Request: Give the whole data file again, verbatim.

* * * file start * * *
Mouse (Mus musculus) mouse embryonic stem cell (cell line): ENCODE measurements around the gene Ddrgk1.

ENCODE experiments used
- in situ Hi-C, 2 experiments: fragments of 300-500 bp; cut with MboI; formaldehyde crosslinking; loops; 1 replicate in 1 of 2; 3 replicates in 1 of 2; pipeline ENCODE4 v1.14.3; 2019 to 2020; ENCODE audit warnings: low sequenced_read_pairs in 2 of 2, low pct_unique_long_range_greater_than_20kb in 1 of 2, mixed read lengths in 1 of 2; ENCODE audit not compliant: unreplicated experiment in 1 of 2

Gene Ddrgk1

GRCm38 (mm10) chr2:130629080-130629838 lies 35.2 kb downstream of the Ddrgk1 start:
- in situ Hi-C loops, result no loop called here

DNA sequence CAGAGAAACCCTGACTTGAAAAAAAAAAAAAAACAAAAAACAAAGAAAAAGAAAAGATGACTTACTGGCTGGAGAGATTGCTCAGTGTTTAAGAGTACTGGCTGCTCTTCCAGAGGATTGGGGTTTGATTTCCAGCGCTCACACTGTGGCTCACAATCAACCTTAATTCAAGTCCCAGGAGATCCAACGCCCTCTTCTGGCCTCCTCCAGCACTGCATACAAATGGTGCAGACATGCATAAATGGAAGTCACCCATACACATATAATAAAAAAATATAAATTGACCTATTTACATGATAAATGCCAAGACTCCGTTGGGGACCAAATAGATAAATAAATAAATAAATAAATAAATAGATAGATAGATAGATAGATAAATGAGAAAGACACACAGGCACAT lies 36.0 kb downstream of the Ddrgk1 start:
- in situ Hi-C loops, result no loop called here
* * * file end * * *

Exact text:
Mouse (Mus musculus) mouse embryonic stem cell (cell line): ENCODE measurements around the gene Ddrgk1.

ENCODE experiments used
- in situ Hi-C, 2 experiments: fragments of 300-500 bp; cut with MboI; formaldehyde crosslinking; loops; 1 replicate in 1 of 2; 3 replicates in 1 of 2; pipeline ENCODE4 v1.14.3; 2019 to 2020; ENCODE audit warnings: low sequenced_read_pairs in 2 of 2, low pct_unique_long_range_greater_than_20kb in 1 of 2, mixed read lengths in 1 of 2; ENCODE audit not compliant: unreplicated experiment in 1 of 2

Gene Ddrgk1

GRCm38 (mm10) chr2:130629080-130629838 lies 35.2 kb downstream of the Ddrgk1 start:
- in situ Hi-C loops, result no loop called here

DNA sequence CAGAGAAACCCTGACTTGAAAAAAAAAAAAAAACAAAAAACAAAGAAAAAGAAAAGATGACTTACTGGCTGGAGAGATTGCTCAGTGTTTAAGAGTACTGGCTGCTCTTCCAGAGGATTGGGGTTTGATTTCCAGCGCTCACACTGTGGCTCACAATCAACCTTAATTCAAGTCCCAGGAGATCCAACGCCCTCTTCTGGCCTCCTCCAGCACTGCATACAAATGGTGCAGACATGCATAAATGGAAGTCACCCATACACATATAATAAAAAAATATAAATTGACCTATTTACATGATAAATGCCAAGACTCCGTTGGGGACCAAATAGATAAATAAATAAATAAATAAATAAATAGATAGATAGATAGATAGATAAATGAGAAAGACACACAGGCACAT lies 36.0 kb downstream of the Ddrgk1 start:
- in situ Hi-C loops, result no loop called here